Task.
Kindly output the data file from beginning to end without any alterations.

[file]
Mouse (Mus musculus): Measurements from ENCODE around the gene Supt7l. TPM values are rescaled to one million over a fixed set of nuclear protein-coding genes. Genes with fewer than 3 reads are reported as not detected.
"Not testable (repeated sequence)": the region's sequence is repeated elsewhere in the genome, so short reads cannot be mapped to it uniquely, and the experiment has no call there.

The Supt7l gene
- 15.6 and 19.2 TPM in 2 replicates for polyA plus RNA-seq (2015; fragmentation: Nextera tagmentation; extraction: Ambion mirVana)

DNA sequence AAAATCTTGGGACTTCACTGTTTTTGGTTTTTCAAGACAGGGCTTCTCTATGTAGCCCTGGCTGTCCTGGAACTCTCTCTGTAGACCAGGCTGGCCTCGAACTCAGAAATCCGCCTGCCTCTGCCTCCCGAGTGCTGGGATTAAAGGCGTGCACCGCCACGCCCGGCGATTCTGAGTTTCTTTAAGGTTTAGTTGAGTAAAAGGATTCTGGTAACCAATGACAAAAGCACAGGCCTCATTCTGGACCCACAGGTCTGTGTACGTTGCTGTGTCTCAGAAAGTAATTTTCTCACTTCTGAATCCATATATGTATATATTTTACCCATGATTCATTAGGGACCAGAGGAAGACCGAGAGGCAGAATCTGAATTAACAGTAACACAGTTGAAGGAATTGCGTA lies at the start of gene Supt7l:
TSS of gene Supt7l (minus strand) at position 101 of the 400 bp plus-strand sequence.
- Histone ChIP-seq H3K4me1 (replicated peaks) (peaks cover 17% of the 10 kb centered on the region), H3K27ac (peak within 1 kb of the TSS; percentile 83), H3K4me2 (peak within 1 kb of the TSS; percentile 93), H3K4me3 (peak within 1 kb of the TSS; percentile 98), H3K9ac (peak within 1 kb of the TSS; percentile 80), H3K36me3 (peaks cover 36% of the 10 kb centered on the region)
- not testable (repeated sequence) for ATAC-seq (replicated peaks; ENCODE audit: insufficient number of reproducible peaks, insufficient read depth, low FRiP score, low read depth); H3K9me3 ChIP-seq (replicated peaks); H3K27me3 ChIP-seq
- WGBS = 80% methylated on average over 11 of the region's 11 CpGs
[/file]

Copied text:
Mouse (Mus musculus): Measurements from ENCODE around the gene Supt7l. TPM values are rescaled to one million over a fixed set of nuclear protein-coding genes. Genes with fewer than 3 reads are reported as not detected.
"Not testable (repeated sequence)": the region's sequence is repeated elsewhere in the genome, so short reads cannot be mapped to it uniquely, and the experiment has no call there.

The Supt7l gene
- 15.6 and 19.2 TPM in 2 replicates for polyA plus RNA-seq (2015; fragmentation: Nextera tagmentation; extraction: Ambion mirVana)

DNA sequence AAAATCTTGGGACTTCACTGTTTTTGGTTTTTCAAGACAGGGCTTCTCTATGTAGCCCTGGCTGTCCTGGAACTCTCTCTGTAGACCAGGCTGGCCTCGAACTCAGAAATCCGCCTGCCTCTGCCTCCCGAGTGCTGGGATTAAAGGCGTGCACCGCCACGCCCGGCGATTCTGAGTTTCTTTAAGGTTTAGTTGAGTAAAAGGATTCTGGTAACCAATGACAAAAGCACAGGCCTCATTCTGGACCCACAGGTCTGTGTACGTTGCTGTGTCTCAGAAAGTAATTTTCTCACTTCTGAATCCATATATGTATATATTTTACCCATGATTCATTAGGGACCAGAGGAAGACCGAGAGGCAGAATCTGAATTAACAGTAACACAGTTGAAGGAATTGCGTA lies at the start of gene Supt7l:
TSS of gene Supt7l (minus strand) at position 101 of the 400 bp plus-strand sequence.
- Histone ChIP-seq H3K4me1 (replicated peaks) (peaks cover 17% of the 10 kb centered on the region), H3K27ac (peak within 1 kb of the TSS; percentile 83), H3K4me2 (peak within 1 kb of the TSS; percentile 93), H3K4me3 (peak within 1 kb of the TSS; percentile 98), H3K9ac (peak within 1 kb of the TSS; percentile 80), H3K36me3 (peaks cover 36% of the 10 kb centered on the region)
- not testable (repeated sequence) for ATAC-seq (replicated peaks; ENCODE audit: insufficient number of reproducible peaks, insufficient read depth, low FRiP score, low read depth); H3K9me3 ChIP-seq (replicated peaks); H3K27me3 ChIP-seq
- WGBS = 80% methylated on average over 11 of the region's 11 CpGs